Before I write a new article for Kristin’s Wisdom, I have an idea of what I’d like to write, based on interactions with people I help every day. I also check Google Trends and other SEO tools to make sure that there are enough people interested in the subject, who could be helped by the article. When I typed “why are we here” into Google Trends, this is what I saw:
And a related search, “why are we still here,” had its own strong interest level, as did “why are we still here just to suffer”:
So yes, there are people “out there” who are interested in the subject.
The question is, what’s the real question? Or, put another way, what answer could give us a concept that we could actually put to work in a constructive way in our lives? Personally, I’m not that interested in any kind of answer; even a short journey down the “answer” rabbit hole in Google brings up an amazing variety of “non-usable” answers. And ChatGPT does the same, only in summary form:
In other words, “It depends,” and there’s nothing much usable in that answer. It’s actually pretty unsatisfying.
Personally, I think there is at least one very usable answer, and I’m going to describe it.
It is, simply, this:
We are here so we can love.
We all have the capacity to love.
Well, most of us do. There is a tiny segment of society, a very tiny segment, that cannot love. I fell in love with one of those people, before I met my husband, and that person taught me that there are people on earth with no conscience.
Fortunately I finally moved away and began a new life, and later found my husband, and we were happily married for years, until the day he died.
The other person, the man without a conscience, ended up marrying one of the most pure, innocent people I’ve ever known, a young woman whom he met because I helped him get a job at a place where I was working, and she happened to work there, too. He started dating her without ever saying goodbye (even asking me for relationship advice!), married her some years later, murdered her one night, went on the run. He was finally found again after his story appeared more than once on America’s Most Wanted, and he has been serving a life sentence ever since.
I could go into the reasons why he was the way he was, but it doesn’t matter. What matters is that there are some people who are incapable of loving, but that they are the very minor exception, not the rule. They may make the news, but they are not the norm.
Again: Most of the humans on this earth are capable of loving.
“Love one another,” was what a very unusual person said to his followers centuries ago, and he was right. Loving others is the most satisfying action one can take in life.
Someone close to me sent me an article about co-dependency today; he was worried that he was “enabling” his partner, who has a drinking problem. But that’s not what I see. I see one person being as loving as he can to another person who is unfortunately rather determined to hurt himself by drinking too much. Yes, there are relationships that one must leave, as I did all those years ago with the conscience-less man.
One does have to stay clear of abusive jerks.
But if someone in your life is simply having trouble, and you want to help, love is the answer. Love is the answer for so many things, even in business.
What is love?
Love is quite simply “taking care of each other.”
Not trying to change the person, and definitely not trying to control the person, but just taking care of that person. Being aware of their likes and dislikes, their goals and their challenges, and doing what you can to accommodate them.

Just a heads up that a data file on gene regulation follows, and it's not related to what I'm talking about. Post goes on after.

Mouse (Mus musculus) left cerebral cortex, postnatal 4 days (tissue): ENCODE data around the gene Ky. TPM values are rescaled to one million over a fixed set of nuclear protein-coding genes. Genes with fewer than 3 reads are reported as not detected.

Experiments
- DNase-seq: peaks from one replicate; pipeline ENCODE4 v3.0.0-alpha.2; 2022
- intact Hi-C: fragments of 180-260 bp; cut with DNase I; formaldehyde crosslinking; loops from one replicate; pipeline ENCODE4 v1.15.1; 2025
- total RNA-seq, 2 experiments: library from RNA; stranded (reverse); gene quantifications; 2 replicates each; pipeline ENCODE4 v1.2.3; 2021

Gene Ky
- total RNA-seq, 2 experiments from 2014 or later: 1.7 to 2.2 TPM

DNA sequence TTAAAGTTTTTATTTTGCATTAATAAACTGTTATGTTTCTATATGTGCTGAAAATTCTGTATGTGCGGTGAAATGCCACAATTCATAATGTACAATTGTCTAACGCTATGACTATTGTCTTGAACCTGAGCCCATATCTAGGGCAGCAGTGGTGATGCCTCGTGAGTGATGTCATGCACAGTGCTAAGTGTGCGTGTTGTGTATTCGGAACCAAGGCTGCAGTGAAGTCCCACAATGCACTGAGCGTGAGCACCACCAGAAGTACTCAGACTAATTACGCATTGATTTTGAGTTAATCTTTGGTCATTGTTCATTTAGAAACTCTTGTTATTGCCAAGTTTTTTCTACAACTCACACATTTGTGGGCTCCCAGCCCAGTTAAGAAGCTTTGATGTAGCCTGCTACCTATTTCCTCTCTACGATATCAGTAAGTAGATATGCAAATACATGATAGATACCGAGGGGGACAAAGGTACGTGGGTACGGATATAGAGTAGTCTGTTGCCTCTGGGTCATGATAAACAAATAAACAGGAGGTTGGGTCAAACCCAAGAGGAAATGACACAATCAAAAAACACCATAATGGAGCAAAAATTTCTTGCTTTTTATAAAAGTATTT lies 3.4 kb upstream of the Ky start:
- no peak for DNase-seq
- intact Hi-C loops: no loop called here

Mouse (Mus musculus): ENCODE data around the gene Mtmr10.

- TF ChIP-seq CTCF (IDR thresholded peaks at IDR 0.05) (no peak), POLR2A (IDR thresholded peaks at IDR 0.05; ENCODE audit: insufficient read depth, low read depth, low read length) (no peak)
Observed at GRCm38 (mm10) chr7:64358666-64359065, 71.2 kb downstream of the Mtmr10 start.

When both people are doing that in a relationship, it’s the closest you can come to heaven on earth. No one is “giving up” part of themselves to please the other; every decision is made together, with no hidden agendas. Preferences are stated clearly and honestly; each person truly hears and appreciates what the other person’s preferences are, and, with sufficient discussion, they come to an agreement that they can both live with.
Love is also patient. Some years ago I realized that “successful” patience is infinite. There is no “line.”
Now, again, this does not apply to jerks and divas (people who make life harder on others). The best approach to jerks is to get as far away as possible, as soon as possible, because no matter what you do, or how hard you try, a jerk or diva will find a way to make the situation worse.
If you are in a relationship with someone, and that person does have a conscience, and is also trying to make life easier for you, there is no line. Whatever it is, you can work it out. And, if things get really tough for the other person, and you need to take care of that person (say, as it did when my husband got “fatal” cancer, more than once), the “line” is nothing but an impediment. I learned the power of infinite patience in that situation, something that helps me in my life now, every single day.
When we both love, we build a third entity, which you could call “our relationship.” The relationship becomes the priority. Not our own egos, appetites, or sensitivities. The priority is keeping the relationship healthy, which requires patience and care on both sides.
Love is an amazingly powerful force. It heals, soothes, comforts, enriches, inspires, calms, and gives the recipient hope. Hope, and the strength to carry on, to strive, learn, and prosper. It is a muscle that gets stronger the more we use it. It brings people together, unlike hate or fear, which tears them apart. It keeps terrible things from happening and repairs the damage after something terrible does happen.
Whatever we are doing, wherever we are, whomever we are with, love makes things better. And, in doing so, the “world” is made a better, safer place for everyone.
That’s why we’re here: To make the world a better place. And the best way to make that happen is to love one another.